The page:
The audit reviewed APRA's regulation of approved Trustees and superannuation funds registered under the Superannuation Industry (Supervision) Act 1993. The audit evaluated APRA's superannuation supervisory activities: and assessed the effectiveness of its supervision of superannuation entities. Particular attention was paid to the supervisory framework and the risk-based supervisory methodologies of APRA's frontline supervisory divisions.



The regulation by APRA of Approved Trustees and of funds registered under the Superannuation Industry (Supervision) Act 1993 (SIS Act) is the subject of this performance audit. In light of public attention on some recent superannuation fund failures, there has been an increasing focus on regulation of the superannuation industry. Recent reviews have concluded that the current prudential regime for superannuation, which has remained largely intact since the SIS Act was introduced, is generally sound and effective. In late 2002, the Government announced a package of reforms intended to improve fund governance and trustee competence, give the Australian Prudential Regulation Authority (APRA) powers that support more proactive and preventative action, and improve disclosure of information, particularly to fund members.

Superannuation funds are regulated primarily by the SIS Act. To become a regulated superannuation fund and qualify for concessional tax treatment, a superannuation fund has to elect to be regulated under section 19 of the SIS Act. The Australian Securities and Investments Commission (ASIC) is responsible for regulating disclosure, consumer protection and member complaint provisions under the SIS Act. Responsibility for supervising superannuation funds is shared by APRA1 and the Australian Taxation Office (ATO), as follows:

  • Since 1999, the ATO has supervised small, self-managed superannuation funds. There are approximately 231 000 such funds with assets of some $100 billion. They represent some 95 per cent of superannuation funds.
  • APRA is responsible for the prudential supervision of 160 Approved Trustees and 12 429 funds registered under the SIS Act. At 30 June 2002, these funds held at least $328 billion in members' funds.

APRA has undergone considerable organisational change since its establishment in July 1998. Initially, it incorporated staff from the Insurance and Superannuation Commission (ISC), the Government Actuary's Office and banking supervisors from the Reserve Bank of Australia. In July 1999, APRA gained responsibility for supervising credit unions, building societies and friendly societies and staff of State regulatory bodies were bought into APRA. In August 1999, APRA restructured its supervisory functions into two divisions (Specialised Institutions Division or SID, and Diversified Institutions Division or DID).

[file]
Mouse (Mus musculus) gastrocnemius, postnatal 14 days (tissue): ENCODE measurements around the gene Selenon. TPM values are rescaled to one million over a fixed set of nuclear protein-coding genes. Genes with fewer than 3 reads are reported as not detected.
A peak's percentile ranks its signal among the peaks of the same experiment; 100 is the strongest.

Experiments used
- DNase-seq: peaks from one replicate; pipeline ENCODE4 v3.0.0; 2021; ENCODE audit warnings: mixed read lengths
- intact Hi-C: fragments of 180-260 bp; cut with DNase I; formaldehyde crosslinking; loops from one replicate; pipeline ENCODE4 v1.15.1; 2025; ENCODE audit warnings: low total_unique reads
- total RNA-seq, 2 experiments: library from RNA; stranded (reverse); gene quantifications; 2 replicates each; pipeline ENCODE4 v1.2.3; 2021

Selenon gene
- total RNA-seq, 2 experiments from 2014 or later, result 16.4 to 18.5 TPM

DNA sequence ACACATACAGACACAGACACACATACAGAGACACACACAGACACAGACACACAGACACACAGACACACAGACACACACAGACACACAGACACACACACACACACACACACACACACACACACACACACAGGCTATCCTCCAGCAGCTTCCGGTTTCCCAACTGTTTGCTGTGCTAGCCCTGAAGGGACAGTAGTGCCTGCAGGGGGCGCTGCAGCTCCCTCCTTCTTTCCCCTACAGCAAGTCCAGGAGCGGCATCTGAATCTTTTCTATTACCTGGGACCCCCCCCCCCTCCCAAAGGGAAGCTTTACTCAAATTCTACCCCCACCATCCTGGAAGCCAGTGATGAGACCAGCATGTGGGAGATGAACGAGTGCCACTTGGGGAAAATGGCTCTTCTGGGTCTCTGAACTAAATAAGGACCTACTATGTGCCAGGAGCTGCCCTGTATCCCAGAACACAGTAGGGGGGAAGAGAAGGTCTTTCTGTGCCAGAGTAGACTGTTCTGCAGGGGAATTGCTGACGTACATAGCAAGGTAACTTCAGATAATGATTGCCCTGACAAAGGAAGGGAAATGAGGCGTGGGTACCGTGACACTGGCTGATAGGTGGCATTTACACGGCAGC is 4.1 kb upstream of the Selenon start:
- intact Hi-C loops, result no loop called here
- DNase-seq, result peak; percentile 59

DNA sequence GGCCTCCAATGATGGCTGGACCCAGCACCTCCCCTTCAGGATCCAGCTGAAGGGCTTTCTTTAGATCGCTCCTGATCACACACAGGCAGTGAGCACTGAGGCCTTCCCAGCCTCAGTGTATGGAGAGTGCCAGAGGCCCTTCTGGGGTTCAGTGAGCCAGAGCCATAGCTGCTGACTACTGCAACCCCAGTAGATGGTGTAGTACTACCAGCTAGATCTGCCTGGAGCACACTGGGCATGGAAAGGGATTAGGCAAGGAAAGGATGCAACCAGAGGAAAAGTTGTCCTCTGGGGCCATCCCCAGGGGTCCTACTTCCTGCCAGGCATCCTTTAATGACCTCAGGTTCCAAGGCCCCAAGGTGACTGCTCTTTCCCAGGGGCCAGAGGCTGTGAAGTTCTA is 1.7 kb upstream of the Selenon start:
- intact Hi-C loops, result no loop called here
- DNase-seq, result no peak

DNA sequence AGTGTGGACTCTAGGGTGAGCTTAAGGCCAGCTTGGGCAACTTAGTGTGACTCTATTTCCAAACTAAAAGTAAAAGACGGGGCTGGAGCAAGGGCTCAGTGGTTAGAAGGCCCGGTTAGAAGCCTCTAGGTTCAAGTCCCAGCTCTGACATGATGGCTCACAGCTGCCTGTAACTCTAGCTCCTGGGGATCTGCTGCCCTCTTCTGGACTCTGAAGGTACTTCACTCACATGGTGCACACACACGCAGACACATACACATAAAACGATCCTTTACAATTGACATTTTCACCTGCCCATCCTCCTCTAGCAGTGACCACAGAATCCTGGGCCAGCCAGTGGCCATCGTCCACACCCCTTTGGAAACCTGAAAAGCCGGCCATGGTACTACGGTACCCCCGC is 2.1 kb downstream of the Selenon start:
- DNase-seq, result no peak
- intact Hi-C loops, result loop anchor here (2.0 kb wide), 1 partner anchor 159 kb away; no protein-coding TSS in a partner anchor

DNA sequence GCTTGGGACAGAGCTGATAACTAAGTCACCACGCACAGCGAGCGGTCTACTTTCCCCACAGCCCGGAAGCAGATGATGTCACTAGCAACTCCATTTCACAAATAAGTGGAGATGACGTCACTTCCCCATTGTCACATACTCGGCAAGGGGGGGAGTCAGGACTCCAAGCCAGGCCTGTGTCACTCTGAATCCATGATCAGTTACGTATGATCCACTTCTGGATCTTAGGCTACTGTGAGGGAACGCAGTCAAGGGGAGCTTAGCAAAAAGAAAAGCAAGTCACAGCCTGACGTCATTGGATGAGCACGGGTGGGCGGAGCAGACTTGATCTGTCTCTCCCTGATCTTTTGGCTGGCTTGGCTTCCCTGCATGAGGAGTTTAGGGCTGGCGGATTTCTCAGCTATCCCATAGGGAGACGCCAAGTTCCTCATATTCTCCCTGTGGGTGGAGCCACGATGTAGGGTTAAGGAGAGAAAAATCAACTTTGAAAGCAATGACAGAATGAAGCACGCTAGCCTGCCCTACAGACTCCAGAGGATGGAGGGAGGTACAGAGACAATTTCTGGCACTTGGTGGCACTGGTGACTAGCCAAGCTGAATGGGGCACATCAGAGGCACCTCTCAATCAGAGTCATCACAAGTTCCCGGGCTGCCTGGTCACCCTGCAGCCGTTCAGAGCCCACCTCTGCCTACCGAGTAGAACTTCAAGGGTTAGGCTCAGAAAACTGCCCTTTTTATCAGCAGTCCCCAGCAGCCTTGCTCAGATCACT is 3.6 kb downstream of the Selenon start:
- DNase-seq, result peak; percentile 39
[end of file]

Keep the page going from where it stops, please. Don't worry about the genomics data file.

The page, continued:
SID and DID comprised 64 per cent of APRA's staff as at 30 June 2002. Each division is responsible for supervising financial entities in each of the deposit-taking, insurance and superannuation sectors. Under the new arrangements, these two frontline divisions are supported by specialist units from the Policy Research and Consulting Division, who conduct on-site visits to institutions in conjunction with SID and DID supervisors. Simultaneously, APRA consolidated its head office in Sydney, losing experienced staff in the process. In April 2000, APRA started transferring the records of some 180 000 self-managed superannuation funds to the supervision of the ATO, and the Government Actuary's Office moved to the Department of the Treasury (Treasury). More recently, there have been a number of changes in senior staff and, in the wake of the HIH Royal Commission, the replacement in July 2003 of the APRA Board and Chief Executive Officer with an executive of three APRA members appointed by the Treasurer.2

SID supervises institutions whose activities are mainly in one of the categories of deposit-taking, insurance or superannuation, and where those activities are predominantly within Australia. It is responsible for supervising 4 402 superannuation funds with $162 billion in assets and 96 Approved Trustees licensed under the SIS Act.